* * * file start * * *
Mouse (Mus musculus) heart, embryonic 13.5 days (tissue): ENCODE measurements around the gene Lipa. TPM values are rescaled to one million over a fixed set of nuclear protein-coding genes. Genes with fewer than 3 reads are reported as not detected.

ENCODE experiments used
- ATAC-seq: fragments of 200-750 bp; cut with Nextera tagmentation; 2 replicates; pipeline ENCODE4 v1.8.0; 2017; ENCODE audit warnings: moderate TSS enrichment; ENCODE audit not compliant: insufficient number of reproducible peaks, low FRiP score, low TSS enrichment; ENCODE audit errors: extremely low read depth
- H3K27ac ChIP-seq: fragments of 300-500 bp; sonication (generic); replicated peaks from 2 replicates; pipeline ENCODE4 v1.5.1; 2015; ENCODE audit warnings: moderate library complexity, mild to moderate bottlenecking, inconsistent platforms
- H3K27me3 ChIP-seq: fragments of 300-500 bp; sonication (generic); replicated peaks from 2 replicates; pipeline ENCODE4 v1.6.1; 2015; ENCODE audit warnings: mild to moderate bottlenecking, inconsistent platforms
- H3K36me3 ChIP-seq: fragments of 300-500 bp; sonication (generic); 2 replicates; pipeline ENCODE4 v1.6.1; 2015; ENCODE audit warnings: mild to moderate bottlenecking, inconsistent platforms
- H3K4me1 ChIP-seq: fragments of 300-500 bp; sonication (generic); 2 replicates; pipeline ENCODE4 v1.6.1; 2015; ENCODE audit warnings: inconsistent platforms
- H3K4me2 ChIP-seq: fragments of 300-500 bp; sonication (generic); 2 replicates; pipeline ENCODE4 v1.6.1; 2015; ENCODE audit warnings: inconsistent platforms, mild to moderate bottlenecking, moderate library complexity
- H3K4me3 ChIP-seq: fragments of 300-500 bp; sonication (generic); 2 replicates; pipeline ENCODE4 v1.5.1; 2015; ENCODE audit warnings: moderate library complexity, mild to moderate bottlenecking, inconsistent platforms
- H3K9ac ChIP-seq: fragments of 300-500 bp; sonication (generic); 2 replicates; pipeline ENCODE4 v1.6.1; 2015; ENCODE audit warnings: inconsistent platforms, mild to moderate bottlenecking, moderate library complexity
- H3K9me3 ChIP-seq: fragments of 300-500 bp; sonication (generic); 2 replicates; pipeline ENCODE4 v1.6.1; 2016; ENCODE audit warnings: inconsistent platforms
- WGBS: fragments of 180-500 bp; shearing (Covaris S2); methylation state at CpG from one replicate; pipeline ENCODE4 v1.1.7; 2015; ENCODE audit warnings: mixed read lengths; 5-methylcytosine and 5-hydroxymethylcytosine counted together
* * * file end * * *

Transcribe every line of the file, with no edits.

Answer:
Mouse (Mus musculus) heart, embryonic 13.5 days (tissue): ENCODE measurements around the gene Lipa. TPM values are rescaled to one million over a fixed set of nuclear protein-coding genes. Genes with fewer than 3 reads are reported as not detected.

ENCODE experiments used
- ATAC-seq: fragments of 200-750 bp; cut with Nextera tagmentation; 2 replicates; pipeline ENCODE4 v1.8.0; 2017; ENCODE audit warnings: moderate TSS enrichment; ENCODE audit not compliant: insufficient number of reproducible peaks, low FRiP score, low TSS enrichment; ENCODE audit errors: extremely low read depth
- H3K27ac ChIP-seq: fragments of 300-500 bp; sonication (generic); replicated peaks from 2 replicates; pipeline ENCODE4 v1.5.1; 2015; ENCODE audit warnings: moderate library complexity, mild to moderate bottlenecking, inconsistent platforms
- H3K27me3 ChIP-seq: fragments of 300-500 bp; sonication (generic); replicated peaks from 2 replicates; pipeline ENCODE4 v1.6.1; 2015; ENCODE audit warnings: mild to moderate bottlenecking, inconsistent platforms
- H3K36me3 ChIP-seq: fragments of 300-500 bp; sonication (generic); 2 replicates; pipeline ENCODE4 v1.6.1; 2015; ENCODE audit warnings: mild to moderate bottlenecking, inconsistent platforms
- H3K4me1 ChIP-seq: fragments of 300-500 bp; sonication (generic); 2 replicates; pipeline ENCODE4 v1.6.1; 2015; ENCODE audit warnings: inconsistent platforms
- H3K4me2 ChIP-seq: fragments of 300-500 bp; sonication (generic); 2 replicates; pipeline ENCODE4 v1.6.1; 2015; ENCODE audit warnings: inconsistent platforms, mild to moderate bottlenecking, moderate library complexity
- H3K4me3 ChIP-seq: fragments of 300-500 bp; sonication (generic); 2 replicates; pipeline ENCODE4 v1.5.1; 2015; ENCODE audit warnings: moderate library complexity, mild to moderate bottlenecking, inconsistent platforms
- H3K9ac ChIP-seq: fragments of 300-500 bp; sonication (generic); 2 replicates; pipeline ENCODE4 v1.6.1; 2015; ENCODE audit warnings: inconsistent platforms, mild to moderate bottlenecking, moderate library complexity
- H3K9me3 ChIP-seq: fragments of 300-500 bp; sonication (generic); 2 replicates; pipeline ENCODE4 v1.6.1; 2016; ENCODE audit warnings: inconsistent platforms
- WGBS: fragments of 180-500 bp; shearing (Covaris S2); methylation state at CpG from one replicate; pipeline ENCODE4 v1.1.7; 2015; ENCODE audit warnings: mixed read lengths; 5-methylcytosine and 5-hydroxymethylcytosine counted together